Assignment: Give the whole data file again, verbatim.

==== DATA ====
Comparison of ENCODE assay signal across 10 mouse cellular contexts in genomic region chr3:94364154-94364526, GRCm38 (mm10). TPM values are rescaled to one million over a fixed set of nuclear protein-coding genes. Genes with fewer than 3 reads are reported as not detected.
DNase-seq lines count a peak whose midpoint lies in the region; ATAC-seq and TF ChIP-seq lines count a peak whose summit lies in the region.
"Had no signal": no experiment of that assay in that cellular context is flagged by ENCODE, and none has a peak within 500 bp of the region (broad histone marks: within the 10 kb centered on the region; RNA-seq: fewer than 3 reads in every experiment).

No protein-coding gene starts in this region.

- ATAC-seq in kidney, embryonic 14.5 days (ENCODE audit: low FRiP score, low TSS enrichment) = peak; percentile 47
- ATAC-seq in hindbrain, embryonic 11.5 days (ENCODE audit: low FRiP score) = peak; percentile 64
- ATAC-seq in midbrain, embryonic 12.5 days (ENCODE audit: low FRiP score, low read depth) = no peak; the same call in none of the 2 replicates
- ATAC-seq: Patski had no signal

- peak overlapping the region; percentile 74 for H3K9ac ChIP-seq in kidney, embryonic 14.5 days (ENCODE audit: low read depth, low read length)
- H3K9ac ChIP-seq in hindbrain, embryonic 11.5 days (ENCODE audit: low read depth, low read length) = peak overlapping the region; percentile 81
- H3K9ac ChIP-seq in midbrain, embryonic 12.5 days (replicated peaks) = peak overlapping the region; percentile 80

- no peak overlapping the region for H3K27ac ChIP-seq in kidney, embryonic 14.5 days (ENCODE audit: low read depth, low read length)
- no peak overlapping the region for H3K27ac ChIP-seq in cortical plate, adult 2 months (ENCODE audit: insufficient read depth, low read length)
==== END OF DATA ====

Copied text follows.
Comparison of ENCODE assay signal across 10 mouse cellular contexts in genomic region chr3:94364154-94364526, GRCm38 (mm10). TPM values are rescaled to one million over a fixed set of nuclear protein-coding genes. Genes with fewer than 3 reads are reported as not detected.
DNase-seq lines count a peak whose midpoint lies in the region; ATAC-seq and TF ChIP-seq lines count a peak whose summit lies in the region.
"Had no signal": no experiment of that assay in that cellular context is flagged by ENCODE, and none has a peak within 500 bp of the region (broad histone marks: within the 10 kb centered on the region; RNA-seq: fewer than 3 reads in every experiment).

No protein-coding gene starts in this region.

- ATAC-seq in kidney, embryonic 14.5 days (ENCODE audit: low FRiP score, low TSS enrichment) = peak; percentile 47
- ATAC-seq in hindbrain, embryonic 11.5 days (ENCODE audit: low FRiP score) = peak; percentile 64
- ATAC-seq in midbrain, embryonic 12.5 days (ENCODE audit: low FRiP score, low read depth) = no peak; the same call in none of the 2 replicates
- ATAC-seq: Patski had no signal

- peak overlapping the region; percentile 74 for H3K9ac ChIP-seq in kidney, embryonic 14.5 days (ENCODE audit: low read depth, low read length)
- H3K9ac ChIP-seq in hindbrain, embryonic 11.5 days (ENCODE audit: low read depth, low read length) = peak overlapping the region; percentile 81
- H3K9ac ChIP-seq in midbrain, embryonic 12.5 days (replicated peaks) = peak overlapping the region; percentile 80

- no peak overlapping the region for H3K27ac ChIP-seq in kidney, embryonic 14.5 days (ENCODE audit: low read depth, low read length)
- no peak overlapping the region for H3K27ac ChIP-seq in cortical plate, adult 2 months (ENCODE audit: insufficient read depth, low read length)